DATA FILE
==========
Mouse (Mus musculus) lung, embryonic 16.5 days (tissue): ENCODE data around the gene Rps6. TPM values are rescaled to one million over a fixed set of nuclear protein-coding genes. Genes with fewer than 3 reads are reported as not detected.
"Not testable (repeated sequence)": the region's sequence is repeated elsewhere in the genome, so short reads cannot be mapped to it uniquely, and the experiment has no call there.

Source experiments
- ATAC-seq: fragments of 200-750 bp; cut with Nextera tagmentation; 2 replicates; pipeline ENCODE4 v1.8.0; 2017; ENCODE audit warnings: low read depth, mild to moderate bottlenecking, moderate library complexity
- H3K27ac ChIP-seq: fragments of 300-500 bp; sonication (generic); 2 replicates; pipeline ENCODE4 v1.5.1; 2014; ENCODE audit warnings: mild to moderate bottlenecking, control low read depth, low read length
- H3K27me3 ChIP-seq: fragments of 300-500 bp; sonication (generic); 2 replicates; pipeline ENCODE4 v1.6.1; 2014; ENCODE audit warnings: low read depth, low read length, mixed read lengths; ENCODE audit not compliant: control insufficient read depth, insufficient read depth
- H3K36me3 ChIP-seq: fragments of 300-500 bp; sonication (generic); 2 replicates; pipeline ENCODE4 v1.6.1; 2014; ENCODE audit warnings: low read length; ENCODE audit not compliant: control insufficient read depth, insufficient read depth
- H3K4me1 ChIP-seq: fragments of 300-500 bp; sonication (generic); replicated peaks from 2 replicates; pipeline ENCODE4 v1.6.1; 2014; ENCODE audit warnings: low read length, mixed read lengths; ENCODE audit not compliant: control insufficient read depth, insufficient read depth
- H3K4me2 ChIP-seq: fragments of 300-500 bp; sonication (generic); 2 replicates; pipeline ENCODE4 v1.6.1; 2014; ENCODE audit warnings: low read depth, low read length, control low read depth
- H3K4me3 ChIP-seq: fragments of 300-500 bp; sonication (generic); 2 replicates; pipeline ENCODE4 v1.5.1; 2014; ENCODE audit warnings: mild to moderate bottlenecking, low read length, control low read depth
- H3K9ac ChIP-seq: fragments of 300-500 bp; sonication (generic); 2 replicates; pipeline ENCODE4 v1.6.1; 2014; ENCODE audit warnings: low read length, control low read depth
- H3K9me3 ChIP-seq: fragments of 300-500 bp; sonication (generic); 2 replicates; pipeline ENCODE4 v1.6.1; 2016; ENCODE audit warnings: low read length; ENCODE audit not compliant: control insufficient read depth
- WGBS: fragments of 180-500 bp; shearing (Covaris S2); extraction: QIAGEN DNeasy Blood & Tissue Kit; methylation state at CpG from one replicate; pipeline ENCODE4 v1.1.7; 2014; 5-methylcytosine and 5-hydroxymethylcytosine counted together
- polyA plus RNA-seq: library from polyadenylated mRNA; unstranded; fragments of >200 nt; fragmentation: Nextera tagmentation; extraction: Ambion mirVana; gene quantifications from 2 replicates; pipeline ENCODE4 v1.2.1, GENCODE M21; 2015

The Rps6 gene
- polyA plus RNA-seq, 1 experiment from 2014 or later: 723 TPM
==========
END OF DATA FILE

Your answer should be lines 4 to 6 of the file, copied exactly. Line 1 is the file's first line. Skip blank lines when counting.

- ATAC-seq: fragments of 200-750 bp; cut with Nextera tagmentation; 2 replicates; pipeline ENCODE4 v1.8.0; 2017; ENCODE audit warnings: low read depth, mild to moderate bottlenecking, moderate library complexity
- H3K27ac ChIP-seq: fragments of 300-500 bp; sonication (generic); 2 replicates; pipeline ENCODE4 v1.5.1; 2014; ENCODE audit warnings: mild to moderate bottlenecking, control low read depth, low read length
- H3K27me3 ChIP-seq: fragments of 300-500 bp; sonication (generic); 2 replicates; pipeline ENCODE4 v1.6.1; 2014; ENCODE audit warnings: low read depth, low read length, mixed read lengths; ENCODE audit not compliant: control insufficient read depth, insufficient read depth